New York Governor Kathy Hochul signed a law on Monday aimed at preventing local officials from enacting rules that might suppress people’s voting rights because of their race. Now, local governments or school districts with a record of discrimination in New York must gain approval from state officials in order to pass certain voting policies.
The John R. Lewis Voting Rights Act, named after the late civil rights activist who represented Georgia in the U.S. House, makes New York one of the first states to bring back a version of a process known as “preclearance” that was gutted by a landmark Supreme Court decision in 2013.
Under the federal Voting Rights Act of 1965, states and counties with a record of suppressing the rights of Black voters once had to seek U.S. Justice Department approval before changing voting rules. The court’s ending of that practice, on the grounds that federal oversight was no longer needed, helped clear the way for multiple states to enact new rules around voting in recent years.
3. A beautiful moment from @zellnor4ny who championed the passage of the John R. Lewis Voting Rights Act of New York, “Let me start by recognizing the woman who is the reason that I’m standing up here. My first vote ever, I took with my mom. So mommy, if you stand up, please.” pic.twitter.com/cTy0ErW04u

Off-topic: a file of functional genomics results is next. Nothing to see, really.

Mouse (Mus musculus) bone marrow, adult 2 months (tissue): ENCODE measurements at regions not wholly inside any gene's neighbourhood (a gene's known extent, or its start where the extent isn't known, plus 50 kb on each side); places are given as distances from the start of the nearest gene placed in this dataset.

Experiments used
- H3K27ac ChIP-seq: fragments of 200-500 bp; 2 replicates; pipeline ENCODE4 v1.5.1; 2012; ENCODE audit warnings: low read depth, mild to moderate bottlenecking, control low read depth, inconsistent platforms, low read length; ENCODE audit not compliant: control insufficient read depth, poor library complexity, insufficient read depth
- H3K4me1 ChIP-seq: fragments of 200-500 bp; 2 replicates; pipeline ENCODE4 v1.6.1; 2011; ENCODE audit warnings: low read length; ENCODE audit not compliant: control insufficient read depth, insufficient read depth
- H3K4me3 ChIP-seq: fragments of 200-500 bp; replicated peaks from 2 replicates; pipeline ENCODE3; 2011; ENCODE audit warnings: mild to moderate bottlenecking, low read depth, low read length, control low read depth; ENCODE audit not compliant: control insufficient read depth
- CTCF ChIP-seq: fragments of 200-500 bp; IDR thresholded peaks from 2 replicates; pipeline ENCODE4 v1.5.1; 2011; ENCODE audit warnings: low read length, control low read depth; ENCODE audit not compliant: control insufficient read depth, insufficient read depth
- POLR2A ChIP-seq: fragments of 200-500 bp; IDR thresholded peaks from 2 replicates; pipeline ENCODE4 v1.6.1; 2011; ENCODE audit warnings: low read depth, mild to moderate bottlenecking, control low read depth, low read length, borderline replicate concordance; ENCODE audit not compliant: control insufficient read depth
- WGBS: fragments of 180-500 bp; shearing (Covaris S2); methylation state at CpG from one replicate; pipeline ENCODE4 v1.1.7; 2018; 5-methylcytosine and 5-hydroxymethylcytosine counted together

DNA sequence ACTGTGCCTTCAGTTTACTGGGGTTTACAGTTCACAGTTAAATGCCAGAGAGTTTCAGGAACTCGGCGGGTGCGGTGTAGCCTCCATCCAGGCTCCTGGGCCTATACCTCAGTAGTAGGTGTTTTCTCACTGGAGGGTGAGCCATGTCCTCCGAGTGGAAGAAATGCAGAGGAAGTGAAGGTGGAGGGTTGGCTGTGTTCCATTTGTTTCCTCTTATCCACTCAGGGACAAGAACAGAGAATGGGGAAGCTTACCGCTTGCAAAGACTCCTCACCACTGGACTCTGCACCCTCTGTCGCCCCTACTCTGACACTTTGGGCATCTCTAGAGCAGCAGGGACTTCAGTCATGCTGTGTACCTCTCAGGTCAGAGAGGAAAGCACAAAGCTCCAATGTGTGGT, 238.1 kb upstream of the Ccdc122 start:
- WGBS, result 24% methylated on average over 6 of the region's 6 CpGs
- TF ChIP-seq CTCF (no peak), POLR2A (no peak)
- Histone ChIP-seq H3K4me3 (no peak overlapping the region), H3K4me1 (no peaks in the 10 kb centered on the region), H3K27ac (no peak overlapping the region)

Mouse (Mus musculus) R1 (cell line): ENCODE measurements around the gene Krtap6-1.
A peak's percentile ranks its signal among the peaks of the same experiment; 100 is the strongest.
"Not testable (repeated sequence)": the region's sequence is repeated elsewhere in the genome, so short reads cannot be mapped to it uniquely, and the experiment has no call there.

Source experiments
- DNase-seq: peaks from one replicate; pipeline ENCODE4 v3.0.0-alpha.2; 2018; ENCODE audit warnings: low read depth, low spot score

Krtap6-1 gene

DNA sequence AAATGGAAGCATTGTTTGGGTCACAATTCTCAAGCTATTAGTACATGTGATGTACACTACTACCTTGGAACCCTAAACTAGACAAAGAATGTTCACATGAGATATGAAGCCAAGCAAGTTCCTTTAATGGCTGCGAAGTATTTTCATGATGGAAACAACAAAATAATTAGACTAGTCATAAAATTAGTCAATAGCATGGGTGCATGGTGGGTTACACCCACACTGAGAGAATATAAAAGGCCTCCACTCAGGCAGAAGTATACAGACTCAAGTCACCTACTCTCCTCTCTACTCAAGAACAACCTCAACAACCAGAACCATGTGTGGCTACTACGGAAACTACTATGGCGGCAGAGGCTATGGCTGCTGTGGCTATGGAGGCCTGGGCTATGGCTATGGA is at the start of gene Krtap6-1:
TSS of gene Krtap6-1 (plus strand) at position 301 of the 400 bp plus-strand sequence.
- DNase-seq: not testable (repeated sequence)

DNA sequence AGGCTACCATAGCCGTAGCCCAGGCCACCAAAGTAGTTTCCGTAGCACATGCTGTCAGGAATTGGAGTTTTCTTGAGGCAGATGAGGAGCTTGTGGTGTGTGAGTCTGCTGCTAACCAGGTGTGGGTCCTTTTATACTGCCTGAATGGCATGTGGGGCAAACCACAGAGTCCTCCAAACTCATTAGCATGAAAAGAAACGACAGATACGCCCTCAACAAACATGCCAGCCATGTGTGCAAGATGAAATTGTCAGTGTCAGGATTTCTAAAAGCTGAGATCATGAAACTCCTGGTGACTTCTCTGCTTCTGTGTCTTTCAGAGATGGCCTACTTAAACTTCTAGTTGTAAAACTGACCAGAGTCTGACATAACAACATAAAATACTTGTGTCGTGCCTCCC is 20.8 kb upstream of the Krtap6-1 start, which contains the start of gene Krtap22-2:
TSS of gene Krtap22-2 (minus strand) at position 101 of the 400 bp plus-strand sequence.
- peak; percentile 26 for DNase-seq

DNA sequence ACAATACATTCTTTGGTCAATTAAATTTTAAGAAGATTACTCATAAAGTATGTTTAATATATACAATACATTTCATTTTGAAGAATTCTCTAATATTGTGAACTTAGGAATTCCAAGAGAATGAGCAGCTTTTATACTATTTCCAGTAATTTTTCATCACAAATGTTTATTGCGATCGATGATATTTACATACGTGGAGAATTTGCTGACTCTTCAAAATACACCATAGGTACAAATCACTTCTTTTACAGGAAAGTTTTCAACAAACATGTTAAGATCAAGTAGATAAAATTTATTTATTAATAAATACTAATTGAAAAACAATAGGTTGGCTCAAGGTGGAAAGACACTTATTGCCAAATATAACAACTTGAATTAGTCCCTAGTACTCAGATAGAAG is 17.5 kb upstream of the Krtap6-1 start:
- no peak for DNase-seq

— Maya Contreras (@mayatcontreras) June 20, 2022
The new state law will also expand language assistance for voters who don’t use English as a first language and also provide legal tools to fight discriminatory voting provisions. “We’re going to change our election laws so we no longer hurt minority communities,” Gov. Hochul, a Democrat, said at the bill signing ceremony in Brooklyn.
NEW: I just signed the John R. Lewis Voting Rights Act of New York into law.
John Lewis wrote, “Democracy is not a state. It’s an act, and each generation must do its part.” Today, New York is acting — leading the nation with new laws protecting the fundamental right to vote. pic.twitter.com/uWgibkN5Mp
— Governor Kathy Hochul (@GovKathyHochul) June 20, 2022
A similar effort in the U.S. Congress to revive parts of the Voting Rights Act failed to make it through the Senate, and state Democrats who back the New York legislation said laws like it are still needed all across the country.